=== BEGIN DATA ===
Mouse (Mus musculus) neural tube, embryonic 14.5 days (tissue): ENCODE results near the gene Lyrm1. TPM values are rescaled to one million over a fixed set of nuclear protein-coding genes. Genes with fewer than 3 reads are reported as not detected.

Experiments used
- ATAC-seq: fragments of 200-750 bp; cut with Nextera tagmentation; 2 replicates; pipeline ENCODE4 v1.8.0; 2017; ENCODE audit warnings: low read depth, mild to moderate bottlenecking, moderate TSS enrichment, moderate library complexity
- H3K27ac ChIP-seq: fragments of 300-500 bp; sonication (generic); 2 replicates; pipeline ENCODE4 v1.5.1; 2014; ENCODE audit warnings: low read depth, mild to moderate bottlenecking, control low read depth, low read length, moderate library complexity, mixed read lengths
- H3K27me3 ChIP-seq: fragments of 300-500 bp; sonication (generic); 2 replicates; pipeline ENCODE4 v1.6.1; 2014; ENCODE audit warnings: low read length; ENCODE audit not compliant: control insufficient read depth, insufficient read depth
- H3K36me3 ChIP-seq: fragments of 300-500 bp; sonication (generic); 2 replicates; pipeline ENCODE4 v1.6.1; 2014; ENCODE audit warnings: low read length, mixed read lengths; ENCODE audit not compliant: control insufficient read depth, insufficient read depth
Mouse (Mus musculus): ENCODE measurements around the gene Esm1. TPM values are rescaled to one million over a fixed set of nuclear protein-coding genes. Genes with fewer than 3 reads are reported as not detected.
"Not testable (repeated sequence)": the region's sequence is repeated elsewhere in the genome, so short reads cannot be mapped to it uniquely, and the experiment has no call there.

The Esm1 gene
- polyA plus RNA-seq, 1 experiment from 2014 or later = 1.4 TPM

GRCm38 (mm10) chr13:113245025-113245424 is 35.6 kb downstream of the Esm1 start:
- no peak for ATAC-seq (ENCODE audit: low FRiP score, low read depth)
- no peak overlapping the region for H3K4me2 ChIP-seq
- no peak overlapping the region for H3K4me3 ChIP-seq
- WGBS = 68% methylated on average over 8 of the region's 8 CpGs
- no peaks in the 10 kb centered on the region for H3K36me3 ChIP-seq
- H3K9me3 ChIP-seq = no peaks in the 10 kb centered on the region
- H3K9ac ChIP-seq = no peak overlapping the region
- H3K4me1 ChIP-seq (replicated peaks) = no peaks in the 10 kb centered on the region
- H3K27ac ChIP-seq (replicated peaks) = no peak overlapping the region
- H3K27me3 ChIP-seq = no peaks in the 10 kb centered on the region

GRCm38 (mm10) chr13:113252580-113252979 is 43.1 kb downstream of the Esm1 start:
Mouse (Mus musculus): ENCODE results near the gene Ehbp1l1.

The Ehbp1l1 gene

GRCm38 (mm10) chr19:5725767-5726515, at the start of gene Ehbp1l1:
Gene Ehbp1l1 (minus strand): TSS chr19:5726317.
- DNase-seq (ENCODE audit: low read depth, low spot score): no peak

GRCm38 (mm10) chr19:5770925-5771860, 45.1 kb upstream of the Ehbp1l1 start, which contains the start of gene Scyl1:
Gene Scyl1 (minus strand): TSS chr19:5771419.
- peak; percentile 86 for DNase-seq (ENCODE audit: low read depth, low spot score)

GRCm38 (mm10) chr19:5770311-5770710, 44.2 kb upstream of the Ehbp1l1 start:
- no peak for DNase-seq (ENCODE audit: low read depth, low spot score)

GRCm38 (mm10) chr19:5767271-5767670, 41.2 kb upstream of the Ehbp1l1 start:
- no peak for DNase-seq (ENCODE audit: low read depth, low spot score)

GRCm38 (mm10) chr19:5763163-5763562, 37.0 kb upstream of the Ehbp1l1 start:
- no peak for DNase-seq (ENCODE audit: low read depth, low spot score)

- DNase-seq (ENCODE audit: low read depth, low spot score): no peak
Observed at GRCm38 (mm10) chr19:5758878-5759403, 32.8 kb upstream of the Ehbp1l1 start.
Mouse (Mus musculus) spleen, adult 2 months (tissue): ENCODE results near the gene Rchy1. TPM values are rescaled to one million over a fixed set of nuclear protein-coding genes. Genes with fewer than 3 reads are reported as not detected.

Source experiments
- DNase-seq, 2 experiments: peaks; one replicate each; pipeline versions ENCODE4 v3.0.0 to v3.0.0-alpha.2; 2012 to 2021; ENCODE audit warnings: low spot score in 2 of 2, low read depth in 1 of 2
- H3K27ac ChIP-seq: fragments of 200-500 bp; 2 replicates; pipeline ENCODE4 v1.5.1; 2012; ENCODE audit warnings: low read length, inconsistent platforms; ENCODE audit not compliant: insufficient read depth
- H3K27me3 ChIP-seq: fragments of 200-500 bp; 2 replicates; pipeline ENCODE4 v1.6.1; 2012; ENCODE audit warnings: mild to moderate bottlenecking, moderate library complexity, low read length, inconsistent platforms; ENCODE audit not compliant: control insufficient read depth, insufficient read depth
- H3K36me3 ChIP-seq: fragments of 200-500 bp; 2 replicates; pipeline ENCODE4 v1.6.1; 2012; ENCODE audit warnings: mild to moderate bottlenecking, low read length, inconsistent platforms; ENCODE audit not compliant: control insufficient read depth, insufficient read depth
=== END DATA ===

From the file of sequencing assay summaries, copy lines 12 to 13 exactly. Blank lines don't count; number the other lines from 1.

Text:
- no peak for ATAC-seq (ENCODE audit: low FRiP score, low read depth)
- no peak overlapping the region for H3K4me2 ChIP-seq